NewslettersSign inAPP
spainSPAINargentinaARGENTINAchileCHILEcolombiaCOLOMBIAusaUSAmexicoMEXICOperuPERUlatin usaLATIN USAamericaAMERICA


How did the last inflation figures affect mortgage rates?

High inflation for the best part of the year pushed the Federal Reserve to hike interest rates, not good news for those not on fixed-rate mortagages.

Experts warn of US housing market bubble
Robert GalbraithREUTERS

The last CPI data release of inflation of 9.1 percent has the Federal Reserve worried. It wants to keep inflation around the 2 percent mark and clearly this is not being achieved.

When inflation is as high as it is, central banks will rais interest rates. This measure means borrowing money more expensive. With the highest interest rates since the 2008 financial crash, businesses are being incentivised to take less financial risk and save money. If this goes the way the Fed is planning, a recession is very likely.

In terms of mortgages, inflation can be a good thing. It makes the initial price of the house become smaller as an individual dollar becomes worth less. However, changing interest rates seek to balance this discrepancy out.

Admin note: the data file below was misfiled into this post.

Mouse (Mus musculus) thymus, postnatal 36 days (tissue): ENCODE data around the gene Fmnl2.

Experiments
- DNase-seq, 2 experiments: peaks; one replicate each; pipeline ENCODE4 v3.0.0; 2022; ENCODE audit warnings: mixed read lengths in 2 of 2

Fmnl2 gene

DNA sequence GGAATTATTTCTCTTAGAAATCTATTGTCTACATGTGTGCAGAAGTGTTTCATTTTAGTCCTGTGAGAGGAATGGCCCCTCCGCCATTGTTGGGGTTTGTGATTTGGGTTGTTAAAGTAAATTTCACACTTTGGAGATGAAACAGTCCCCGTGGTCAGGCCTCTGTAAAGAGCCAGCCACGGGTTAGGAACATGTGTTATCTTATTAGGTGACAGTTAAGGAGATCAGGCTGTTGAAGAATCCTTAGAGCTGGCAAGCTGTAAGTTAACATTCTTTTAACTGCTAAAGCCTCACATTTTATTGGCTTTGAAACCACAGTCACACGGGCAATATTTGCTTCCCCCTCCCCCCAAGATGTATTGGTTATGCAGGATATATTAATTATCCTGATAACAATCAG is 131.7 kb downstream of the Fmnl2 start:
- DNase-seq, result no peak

Related stories:

How high are mortgage rates currently and how will they change?

The 30-year fixed-rate mortgage averaged 5.78 percent as of 16 June, the highest it’s been since late 2008 and up from just under 3 percent from a year ago.

These rates are high but are set to get higher. The Fed is set to hike the interest rate by a full percentage point by the end of July after increasing them by 0.75 percentage points in June. These rapid and sudden increases are sure to bring the economy to a halt.

As mentioned prior, interest rate hikes makes borrowing more expensive. The next increase will push the 30-year mortgage rate close to 7 percent. By the end of the year, the Mortgage Bankers Association June forecast predicts this will go back down to 5 percent at the end of 2022 and then dropping gradually to 4.4 percent by 2024.

What options do I have to keep my mortgage low?

Fixed-rate mortgages are very expensive at the moment so many buyers are considering adjustable-rate mortgages (ARM), which offer lower initial rates than fixed-rate loans. In contrast to the fixed-rate mortgages, the current average interest rate for ARMs is 4.38 percent.

Over the course of an ARM agreement the interest rate will change much more than the fixed-rate option. However, they can initially begin cheaper so are more enticing for those hopping on to the property ladder.


To be able to comment you must be registered and logged in. Forgot password?